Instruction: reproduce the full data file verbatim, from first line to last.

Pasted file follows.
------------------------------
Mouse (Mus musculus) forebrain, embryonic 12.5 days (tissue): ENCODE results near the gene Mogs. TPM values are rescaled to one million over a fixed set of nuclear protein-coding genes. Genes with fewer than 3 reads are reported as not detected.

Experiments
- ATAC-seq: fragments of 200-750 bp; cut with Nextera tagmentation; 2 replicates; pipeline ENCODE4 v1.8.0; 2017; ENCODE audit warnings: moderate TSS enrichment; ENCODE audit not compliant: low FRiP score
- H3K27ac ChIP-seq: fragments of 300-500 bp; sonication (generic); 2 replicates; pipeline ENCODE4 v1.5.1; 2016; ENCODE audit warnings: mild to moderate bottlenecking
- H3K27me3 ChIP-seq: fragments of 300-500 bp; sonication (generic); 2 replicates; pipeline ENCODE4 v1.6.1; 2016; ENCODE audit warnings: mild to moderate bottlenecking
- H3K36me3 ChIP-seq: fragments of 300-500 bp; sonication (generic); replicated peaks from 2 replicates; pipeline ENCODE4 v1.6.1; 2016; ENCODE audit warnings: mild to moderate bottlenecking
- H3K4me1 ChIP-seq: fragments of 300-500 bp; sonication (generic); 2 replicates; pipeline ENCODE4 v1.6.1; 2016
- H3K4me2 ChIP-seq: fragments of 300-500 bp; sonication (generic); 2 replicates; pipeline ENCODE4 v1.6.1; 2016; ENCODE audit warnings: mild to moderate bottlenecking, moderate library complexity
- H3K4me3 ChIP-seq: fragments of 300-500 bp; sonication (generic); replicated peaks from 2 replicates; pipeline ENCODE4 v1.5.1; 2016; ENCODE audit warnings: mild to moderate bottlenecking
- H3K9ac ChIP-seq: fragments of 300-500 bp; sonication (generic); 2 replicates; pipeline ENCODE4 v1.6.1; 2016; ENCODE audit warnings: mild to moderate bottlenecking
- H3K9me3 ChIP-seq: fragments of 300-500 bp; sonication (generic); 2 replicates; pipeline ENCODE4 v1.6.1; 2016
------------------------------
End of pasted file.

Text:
Mouse (Mus musculus) forebrain, embryonic 12.5 days (tissue): ENCODE results near the gene Mogs. TPM values are rescaled to one million over a fixed set of nuclear protein-coding genes. Genes with fewer than 3 reads are reported as not detected.

Experiments
- ATAC-seq: fragments of 200-750 bp; cut with Nextera tagmentation; 2 replicates; pipeline ENCODE4 v1.8.0; 2017; ENCODE audit warnings: moderate TSS enrichment; ENCODE audit not compliant: low FRiP score
- H3K27ac ChIP-seq: fragments of 300-500 bp; sonication (generic); 2 replicates; pipeline ENCODE4 v1.5.1; 2016; ENCODE audit warnings: mild to moderate bottlenecking
- H3K27me3 ChIP-seq: fragments of 300-500 bp; sonication (generic); 2 replicates; pipeline ENCODE4 v1.6.1; 2016; ENCODE audit warnings: mild to moderate bottlenecking
- H3K36me3 ChIP-seq: fragments of 300-500 bp; sonication (generic); replicated peaks from 2 replicates; pipeline ENCODE4 v1.6.1; 2016; ENCODE audit warnings: mild to moderate bottlenecking
- H3K4me1 ChIP-seq: fragments of 300-500 bp; sonication (generic); 2 replicates; pipeline ENCODE4 v1.6.1; 2016
- H3K4me2 ChIP-seq: fragments of 300-500 bp; sonication (generic); 2 replicates; pipeline ENCODE4 v1.6.1; 2016; ENCODE audit warnings: mild to moderate bottlenecking, moderate library complexity
- H3K4me3 ChIP-seq: fragments of 300-500 bp; sonication (generic); replicated peaks from 2 replicates; pipeline ENCODE4 v1.5.1; 2016; ENCODE audit warnings: mild to moderate bottlenecking
- H3K9ac ChIP-seq: fragments of 300-500 bp; sonication (generic); 2 replicates; pipeline ENCODE4 v1.6.1; 2016; ENCODE audit warnings: mild to moderate bottlenecking
- H3K9me3 ChIP-seq: fragments of 300-500 bp; sonication (generic); 2 replicates; pipeline ENCODE4 v1.6.1; 2016